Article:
17 found
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  1.  6
    Should We Aim to Create a Perfect Healthy Utopia? Discussions of Ethical Issues Surrounding the World of Project Itoh’s Harmony.Atsushi Asai, Taketoshi Okita, Motoki Ohnishi & Seiji Bito - 2020 - Science and Engineering Ethics 26 (6):3249-3270.
    To consider whether or not we should aim to create a perfect healthy utopia on Earth, we focus on the SF novel Harmony, written by Japanese writer Project Ito, and analyze various issues in the world established in the novel from a bioethical standpoint. In the world depicted in Harmony, preserving health and life is a top priority. Super-medicine is realized through highly advanced medical technologies. Citizens in Harmony are required to strictly control themselves to achieve perfect health and must (...)
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  2.  13
    Matters to address prior to introducing new life support technology in Japan: three serious ethical concerns related to the use of left ventricular assist devices as destination therapy and suggested policies to deal with them.Atsushi Asai, Sakiko Masaki, Taketoshi Okita, Aya Enzo & Yasuhiro Kadooka - 2018 - BMC Medical Ethics 19 (1):12.
    Destination therapy is the permanent implantation of a left ventricular assist device in patients with end-stage, severe heart failure who are ineligible for heart transplantation. DT improves both the quality of life and prognosis of patients with end-stage heart failure. However, there are also downsides to DT such as life-threatening complications and the potential for the patient to live beyond their desired length of life following such major complications. Because of deeply ingrained cultural and religious beliefs regarding death and the (...)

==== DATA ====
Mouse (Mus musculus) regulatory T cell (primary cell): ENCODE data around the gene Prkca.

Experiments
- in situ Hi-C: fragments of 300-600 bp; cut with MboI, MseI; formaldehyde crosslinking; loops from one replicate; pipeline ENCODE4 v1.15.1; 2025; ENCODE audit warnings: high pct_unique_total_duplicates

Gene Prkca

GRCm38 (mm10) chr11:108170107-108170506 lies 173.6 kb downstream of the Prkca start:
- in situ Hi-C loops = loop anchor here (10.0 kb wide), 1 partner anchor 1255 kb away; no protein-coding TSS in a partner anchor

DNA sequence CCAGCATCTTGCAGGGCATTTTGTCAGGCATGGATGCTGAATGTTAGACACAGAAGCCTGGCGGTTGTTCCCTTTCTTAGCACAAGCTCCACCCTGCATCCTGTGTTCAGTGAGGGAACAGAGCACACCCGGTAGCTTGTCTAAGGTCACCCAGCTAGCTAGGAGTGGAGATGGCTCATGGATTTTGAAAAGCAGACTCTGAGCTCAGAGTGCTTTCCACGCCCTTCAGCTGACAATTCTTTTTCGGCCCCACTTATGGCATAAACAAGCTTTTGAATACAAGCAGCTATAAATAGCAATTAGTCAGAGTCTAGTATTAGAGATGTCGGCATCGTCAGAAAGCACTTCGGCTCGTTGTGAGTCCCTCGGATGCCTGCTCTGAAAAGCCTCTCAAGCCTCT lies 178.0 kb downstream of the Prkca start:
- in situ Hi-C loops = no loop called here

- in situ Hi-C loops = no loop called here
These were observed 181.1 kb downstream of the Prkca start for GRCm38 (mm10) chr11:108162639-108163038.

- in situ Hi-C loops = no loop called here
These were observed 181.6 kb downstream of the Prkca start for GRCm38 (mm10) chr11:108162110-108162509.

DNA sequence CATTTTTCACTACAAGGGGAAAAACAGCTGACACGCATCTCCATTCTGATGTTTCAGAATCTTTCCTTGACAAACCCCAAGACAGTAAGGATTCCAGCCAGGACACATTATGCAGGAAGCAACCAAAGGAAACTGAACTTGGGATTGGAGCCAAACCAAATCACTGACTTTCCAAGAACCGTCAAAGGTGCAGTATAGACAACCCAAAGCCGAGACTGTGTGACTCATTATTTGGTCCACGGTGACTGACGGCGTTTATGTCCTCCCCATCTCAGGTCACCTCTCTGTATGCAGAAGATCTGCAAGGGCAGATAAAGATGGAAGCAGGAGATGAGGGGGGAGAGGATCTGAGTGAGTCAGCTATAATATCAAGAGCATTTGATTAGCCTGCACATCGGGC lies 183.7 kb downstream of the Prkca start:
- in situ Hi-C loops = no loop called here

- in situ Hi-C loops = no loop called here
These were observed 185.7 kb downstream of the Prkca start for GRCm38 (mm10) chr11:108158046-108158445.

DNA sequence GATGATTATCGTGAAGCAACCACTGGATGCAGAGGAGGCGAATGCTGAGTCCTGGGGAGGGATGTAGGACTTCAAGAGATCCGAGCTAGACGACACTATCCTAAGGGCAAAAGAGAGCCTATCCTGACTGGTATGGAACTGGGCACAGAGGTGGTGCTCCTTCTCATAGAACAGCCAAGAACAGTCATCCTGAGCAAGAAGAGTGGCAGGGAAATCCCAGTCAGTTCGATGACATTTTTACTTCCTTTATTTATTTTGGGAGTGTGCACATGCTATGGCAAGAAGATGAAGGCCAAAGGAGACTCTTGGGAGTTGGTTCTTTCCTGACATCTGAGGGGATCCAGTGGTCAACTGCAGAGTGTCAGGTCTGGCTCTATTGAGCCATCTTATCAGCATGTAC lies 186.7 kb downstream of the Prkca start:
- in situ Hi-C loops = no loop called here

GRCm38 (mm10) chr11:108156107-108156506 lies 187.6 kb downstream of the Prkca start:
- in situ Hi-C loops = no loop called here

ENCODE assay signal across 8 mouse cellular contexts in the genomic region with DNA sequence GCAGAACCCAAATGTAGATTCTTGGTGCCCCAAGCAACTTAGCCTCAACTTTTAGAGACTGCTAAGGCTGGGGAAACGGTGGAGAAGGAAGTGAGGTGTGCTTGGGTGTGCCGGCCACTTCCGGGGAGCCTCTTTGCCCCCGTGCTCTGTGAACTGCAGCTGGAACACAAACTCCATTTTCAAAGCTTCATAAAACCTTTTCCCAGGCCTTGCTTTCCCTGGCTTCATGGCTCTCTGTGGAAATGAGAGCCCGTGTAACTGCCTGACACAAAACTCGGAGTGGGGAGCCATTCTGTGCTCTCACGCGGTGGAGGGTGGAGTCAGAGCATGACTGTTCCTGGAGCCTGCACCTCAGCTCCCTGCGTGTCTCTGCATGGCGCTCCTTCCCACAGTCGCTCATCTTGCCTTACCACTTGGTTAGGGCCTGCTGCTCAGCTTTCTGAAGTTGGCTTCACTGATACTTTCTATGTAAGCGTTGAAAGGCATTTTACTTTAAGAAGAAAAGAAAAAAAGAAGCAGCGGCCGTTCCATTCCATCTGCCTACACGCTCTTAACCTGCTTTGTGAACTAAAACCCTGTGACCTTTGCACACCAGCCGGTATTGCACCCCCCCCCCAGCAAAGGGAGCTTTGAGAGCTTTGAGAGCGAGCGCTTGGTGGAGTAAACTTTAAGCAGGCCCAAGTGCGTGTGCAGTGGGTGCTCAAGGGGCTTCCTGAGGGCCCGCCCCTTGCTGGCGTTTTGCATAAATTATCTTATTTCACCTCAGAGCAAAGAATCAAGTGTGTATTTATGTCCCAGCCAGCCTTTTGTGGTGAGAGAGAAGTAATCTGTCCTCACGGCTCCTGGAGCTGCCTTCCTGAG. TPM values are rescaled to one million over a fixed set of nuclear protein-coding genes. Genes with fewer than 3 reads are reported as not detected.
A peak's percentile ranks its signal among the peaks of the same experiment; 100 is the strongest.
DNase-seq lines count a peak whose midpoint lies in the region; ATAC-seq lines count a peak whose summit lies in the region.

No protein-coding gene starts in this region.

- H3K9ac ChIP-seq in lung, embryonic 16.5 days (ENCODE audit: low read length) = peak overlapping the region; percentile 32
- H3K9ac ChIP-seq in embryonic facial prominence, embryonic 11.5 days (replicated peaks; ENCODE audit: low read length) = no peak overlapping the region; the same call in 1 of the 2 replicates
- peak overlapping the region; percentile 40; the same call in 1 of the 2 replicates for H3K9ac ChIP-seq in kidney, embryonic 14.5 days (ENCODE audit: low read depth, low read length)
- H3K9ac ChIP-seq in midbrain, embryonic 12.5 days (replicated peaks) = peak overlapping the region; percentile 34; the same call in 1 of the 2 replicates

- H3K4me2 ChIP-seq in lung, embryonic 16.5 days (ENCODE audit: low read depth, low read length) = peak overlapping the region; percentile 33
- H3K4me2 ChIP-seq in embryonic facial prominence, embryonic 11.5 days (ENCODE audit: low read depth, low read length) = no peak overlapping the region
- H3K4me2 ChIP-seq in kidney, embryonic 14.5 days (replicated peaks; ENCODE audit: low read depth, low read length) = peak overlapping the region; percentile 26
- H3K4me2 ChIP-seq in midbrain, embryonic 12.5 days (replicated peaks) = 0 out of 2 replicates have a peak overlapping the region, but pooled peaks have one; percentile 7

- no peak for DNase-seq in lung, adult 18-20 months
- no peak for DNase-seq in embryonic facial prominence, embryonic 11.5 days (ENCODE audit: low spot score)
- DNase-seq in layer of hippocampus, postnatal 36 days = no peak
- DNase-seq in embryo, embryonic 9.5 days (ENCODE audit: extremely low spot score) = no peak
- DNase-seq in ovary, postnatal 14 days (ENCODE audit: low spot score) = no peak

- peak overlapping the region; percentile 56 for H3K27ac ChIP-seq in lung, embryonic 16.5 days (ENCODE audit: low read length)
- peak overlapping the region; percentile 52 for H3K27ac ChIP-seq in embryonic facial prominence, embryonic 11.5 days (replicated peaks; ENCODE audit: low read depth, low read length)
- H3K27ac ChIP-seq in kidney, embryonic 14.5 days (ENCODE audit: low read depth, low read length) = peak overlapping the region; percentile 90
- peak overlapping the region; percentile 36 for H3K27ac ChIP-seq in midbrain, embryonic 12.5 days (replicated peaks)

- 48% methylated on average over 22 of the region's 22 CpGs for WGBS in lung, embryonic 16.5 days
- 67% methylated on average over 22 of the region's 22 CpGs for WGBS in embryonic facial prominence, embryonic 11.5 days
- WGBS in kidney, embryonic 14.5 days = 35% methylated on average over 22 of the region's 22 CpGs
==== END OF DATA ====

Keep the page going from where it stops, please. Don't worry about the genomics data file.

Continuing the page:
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  3.  6
    The Ethics of the Reuse of Disposable Medical Supplies.Anjan Kumar Das, Taketoshi Okita, Aya Enzo & Atsushi Asai - 2020 - Asian Bioethics Review 12 (2):103-116.
    The use of single-use items is now ubiquitous in medical practice. Because of the high costs of these items, the practice of reusing them after sterilisation is also widespread especially in resource-poor economies. However, the ethics of reusing disposable items remain unclear. There are several analogous conditions, which could shed light on the ethics of reuse of disposables. These include the use of restored kidney transplantation and the use of generic drugs etc. The ethical issues include the question of patient (...)
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  4.  21
    Hope for the Best and Prepare for the Worst: Ethical Concerns Related to the Introduction of Healthcare Artificial Intelligence.Atsuchi Asai, Taketoshi Okita, Aya Enzo, Motoki Ohnishi & Seiji Bito - 2019 - Eubios Journal of Asian and International Bioethics 29 (2):64-70.
    Background: The introduction of healthcare AI to society as well as the clinical setting will improve individual health statuses and increase the possible medical choices. AI can be, however, regarded as a double-edged sword that might cause medically and socially undesirable situations. In this paper, we attempt to predict several negative situations that may be faced by healthcare professionals, patients and citizens in the healthcare setting, and our society as a whole. Discussion: We would argue that physicians abuse healthcare AI (...)